In the UK renewable energy generators pay to connect and use the grid network as part of an “invest and use” strategy currently operated by National Grid Company (NGC) and more local distribution network operators (DNO’s). This incremental strategy will not however be sufficient in the long term and there has been much debate recently as to how we can maximise the use of capacity left in the existing grid network through using technologies such as smart grid, whilst at the same time kicking off the development of new grid infrastructure.Read: Improving the UK Grid for Renewable Energy
Bats are a protected species in the European Union and recently concerns have arisen about the potential for bat populations to be affected or harmed by wind turbines. Research work has been carried out in the US identifying migrating bat collision however we have different (non migrating) bat species in Britain so their conclusions cannot be applied.Read: Are Bats Killed by Wind Turbines?
As with anything new, a small proportion of the population will be suspicious of emerging technology and wind turbines despite being green and clean do not escape this. Below are some of the common myths I often come across when hosting public exhibitions for new wind energy proposals and the facts in response..Read: Top Ten Wind Energy Myths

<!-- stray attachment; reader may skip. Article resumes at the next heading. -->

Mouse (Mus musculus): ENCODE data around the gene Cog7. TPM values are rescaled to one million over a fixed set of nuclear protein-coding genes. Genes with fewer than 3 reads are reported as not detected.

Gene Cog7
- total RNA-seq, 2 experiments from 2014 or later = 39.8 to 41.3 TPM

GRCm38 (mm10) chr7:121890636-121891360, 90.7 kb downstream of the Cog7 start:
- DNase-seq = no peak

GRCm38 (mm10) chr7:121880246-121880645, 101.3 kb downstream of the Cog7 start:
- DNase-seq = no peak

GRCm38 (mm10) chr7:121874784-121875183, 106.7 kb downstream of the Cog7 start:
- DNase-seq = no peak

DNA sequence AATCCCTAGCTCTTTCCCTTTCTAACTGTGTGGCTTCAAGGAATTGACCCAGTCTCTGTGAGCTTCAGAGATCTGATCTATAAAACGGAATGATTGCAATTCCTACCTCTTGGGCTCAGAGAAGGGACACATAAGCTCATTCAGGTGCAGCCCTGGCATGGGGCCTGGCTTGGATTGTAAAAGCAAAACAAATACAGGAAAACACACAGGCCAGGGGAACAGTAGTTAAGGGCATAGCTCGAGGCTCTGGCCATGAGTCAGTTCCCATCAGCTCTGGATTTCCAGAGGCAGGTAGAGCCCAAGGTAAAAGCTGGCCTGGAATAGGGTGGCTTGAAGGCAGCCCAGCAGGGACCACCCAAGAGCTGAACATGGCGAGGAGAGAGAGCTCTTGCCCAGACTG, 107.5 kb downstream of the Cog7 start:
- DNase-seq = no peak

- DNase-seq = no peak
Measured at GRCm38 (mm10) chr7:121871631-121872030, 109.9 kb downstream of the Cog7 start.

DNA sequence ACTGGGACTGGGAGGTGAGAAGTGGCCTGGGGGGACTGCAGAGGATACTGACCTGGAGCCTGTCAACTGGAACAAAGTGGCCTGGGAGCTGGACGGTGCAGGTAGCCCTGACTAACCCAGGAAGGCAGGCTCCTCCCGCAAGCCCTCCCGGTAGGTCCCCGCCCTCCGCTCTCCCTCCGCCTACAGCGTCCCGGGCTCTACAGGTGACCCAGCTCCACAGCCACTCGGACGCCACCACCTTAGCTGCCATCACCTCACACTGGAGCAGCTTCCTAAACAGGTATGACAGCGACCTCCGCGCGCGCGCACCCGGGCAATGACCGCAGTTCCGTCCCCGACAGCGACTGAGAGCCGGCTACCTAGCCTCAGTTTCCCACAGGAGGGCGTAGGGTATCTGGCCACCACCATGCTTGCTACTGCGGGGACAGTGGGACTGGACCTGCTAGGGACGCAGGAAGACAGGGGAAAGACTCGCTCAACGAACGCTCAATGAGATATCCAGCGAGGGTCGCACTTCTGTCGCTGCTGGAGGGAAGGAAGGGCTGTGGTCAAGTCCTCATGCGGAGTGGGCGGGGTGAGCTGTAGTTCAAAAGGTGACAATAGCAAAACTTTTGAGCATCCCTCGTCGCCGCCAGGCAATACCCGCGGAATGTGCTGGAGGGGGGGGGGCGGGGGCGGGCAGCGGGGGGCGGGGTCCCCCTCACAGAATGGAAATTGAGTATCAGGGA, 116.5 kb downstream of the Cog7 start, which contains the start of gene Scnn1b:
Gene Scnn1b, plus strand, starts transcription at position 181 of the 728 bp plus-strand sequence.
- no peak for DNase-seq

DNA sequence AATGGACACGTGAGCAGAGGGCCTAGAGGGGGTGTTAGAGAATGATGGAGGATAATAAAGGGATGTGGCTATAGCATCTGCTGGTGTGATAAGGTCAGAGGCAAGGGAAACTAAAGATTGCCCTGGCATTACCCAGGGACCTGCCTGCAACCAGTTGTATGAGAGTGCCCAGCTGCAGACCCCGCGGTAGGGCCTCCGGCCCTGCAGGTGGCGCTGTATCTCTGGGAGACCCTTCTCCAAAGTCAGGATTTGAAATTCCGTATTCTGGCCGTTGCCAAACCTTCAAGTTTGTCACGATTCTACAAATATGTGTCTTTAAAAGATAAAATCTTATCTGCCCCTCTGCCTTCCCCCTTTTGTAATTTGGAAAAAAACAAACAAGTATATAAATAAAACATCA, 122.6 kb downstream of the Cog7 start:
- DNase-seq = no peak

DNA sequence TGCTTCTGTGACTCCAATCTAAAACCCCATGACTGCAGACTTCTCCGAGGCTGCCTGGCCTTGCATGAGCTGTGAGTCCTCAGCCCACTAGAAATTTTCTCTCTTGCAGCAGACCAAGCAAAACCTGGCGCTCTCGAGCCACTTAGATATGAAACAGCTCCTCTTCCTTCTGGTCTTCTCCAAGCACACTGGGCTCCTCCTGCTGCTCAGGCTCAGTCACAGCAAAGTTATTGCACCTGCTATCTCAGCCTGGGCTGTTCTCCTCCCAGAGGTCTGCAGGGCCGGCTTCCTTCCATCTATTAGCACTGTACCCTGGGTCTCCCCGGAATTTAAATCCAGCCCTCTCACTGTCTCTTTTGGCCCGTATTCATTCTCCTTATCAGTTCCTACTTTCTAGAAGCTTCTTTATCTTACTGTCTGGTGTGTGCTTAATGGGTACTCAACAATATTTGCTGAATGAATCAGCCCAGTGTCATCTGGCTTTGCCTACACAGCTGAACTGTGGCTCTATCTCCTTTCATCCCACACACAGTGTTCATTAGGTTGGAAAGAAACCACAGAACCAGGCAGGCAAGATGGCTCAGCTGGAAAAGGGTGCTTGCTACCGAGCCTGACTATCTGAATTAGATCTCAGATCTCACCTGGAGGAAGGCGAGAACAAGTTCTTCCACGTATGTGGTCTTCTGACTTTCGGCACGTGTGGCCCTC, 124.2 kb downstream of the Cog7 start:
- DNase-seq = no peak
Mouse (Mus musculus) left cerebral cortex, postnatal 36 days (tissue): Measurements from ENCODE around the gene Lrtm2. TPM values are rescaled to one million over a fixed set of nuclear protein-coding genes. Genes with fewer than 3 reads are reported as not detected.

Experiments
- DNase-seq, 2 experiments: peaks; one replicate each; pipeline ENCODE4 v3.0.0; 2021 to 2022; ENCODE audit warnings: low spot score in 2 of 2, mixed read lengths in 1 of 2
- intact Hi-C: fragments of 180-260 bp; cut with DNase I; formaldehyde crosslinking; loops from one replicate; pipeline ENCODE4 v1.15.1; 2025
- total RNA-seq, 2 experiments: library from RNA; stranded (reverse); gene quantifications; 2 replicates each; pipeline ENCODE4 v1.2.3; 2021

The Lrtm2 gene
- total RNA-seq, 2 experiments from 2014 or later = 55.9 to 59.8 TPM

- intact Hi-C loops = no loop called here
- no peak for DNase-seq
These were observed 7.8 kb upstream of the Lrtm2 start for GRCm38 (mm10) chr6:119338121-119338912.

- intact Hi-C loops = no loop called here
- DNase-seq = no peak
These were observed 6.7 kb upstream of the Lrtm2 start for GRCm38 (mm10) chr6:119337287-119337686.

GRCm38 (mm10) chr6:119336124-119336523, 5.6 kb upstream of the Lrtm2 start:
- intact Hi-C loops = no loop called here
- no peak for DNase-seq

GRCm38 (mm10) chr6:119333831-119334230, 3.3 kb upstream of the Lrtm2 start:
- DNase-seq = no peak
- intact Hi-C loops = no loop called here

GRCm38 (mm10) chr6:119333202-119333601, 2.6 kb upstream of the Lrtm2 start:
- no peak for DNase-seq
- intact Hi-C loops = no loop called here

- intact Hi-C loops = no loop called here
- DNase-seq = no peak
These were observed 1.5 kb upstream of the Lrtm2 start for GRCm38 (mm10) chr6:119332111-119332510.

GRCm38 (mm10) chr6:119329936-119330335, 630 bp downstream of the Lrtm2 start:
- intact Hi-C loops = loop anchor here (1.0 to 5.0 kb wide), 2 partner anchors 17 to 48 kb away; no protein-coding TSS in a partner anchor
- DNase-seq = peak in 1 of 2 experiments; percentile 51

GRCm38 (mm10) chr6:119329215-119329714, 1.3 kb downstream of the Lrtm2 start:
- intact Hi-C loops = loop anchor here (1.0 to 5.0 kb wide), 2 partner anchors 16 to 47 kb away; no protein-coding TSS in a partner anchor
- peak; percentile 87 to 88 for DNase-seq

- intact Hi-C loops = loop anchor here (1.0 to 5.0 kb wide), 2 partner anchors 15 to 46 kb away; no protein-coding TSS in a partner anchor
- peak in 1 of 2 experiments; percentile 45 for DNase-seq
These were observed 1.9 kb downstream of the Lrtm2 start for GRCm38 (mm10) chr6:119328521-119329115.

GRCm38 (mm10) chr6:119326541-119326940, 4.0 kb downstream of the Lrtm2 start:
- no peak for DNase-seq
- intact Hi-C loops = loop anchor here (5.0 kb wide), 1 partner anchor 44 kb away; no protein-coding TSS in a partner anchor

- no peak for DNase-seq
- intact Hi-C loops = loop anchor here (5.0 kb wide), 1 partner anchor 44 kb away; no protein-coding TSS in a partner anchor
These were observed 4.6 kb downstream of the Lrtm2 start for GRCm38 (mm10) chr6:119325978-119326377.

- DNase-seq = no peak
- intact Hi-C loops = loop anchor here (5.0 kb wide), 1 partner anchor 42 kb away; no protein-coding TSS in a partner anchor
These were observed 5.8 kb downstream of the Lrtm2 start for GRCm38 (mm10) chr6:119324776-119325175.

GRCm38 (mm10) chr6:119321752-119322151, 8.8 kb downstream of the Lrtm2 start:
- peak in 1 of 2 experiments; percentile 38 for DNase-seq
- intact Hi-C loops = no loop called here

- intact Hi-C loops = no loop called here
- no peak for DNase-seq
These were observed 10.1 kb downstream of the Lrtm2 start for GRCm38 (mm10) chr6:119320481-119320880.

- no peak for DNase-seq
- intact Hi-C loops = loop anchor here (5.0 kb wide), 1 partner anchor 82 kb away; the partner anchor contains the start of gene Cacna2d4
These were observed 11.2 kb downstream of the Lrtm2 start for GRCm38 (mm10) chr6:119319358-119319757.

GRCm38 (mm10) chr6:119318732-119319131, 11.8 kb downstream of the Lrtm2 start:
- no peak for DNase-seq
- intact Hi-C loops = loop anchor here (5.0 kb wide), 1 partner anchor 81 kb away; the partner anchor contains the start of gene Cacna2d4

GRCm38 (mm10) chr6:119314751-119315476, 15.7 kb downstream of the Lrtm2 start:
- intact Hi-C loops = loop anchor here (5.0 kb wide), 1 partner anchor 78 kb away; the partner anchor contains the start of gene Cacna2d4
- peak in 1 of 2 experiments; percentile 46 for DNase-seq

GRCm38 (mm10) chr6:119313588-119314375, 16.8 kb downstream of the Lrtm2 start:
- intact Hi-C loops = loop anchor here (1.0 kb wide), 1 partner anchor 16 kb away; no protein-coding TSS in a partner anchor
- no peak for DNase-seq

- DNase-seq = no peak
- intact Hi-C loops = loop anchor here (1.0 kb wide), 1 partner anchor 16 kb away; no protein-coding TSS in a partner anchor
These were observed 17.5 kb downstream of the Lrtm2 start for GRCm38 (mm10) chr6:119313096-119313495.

Last week the press went wild over a wind turbine suffering one lost blade and a second damaged blade. Was it a cow, was it a plane, was it a UFO? Maybe it was the eerie mangled looking photographs or maybe it was because wind turbines are also still seen by some members of the public as mysterious sci-fi structures and not to be trusted.
The Daily Mail even went as far as saying that the UFO beings were smart to damage the wind turbines because the devices interfere with the scenic beauty of the countryside.Read: Wind Energy Questions – Does Wind Turbine Infrasound Attract Aliens?
Claims are sometimes made that wind turbines create electricity intermittently and because of this a) the grid cannot cope and b) back up power stations are needed resulting in no carbon dioxide savings.Read: Wind Energy Intermittency Effects on the UK Grid
Amplitude Modulation of aerodynamic noise is a term used to describe a noise phenomenon experienced at a few unusual wind energy projects in the UK. The term is often used to cause concern amongst residents close to a proposed wind farm in addition to terms such as low frequency noise and infrasound. It is sometimes described as a “thump” as the turbine blade passes the tower.Read: What is Amplitude Modulation of Noise from Wind Turbines?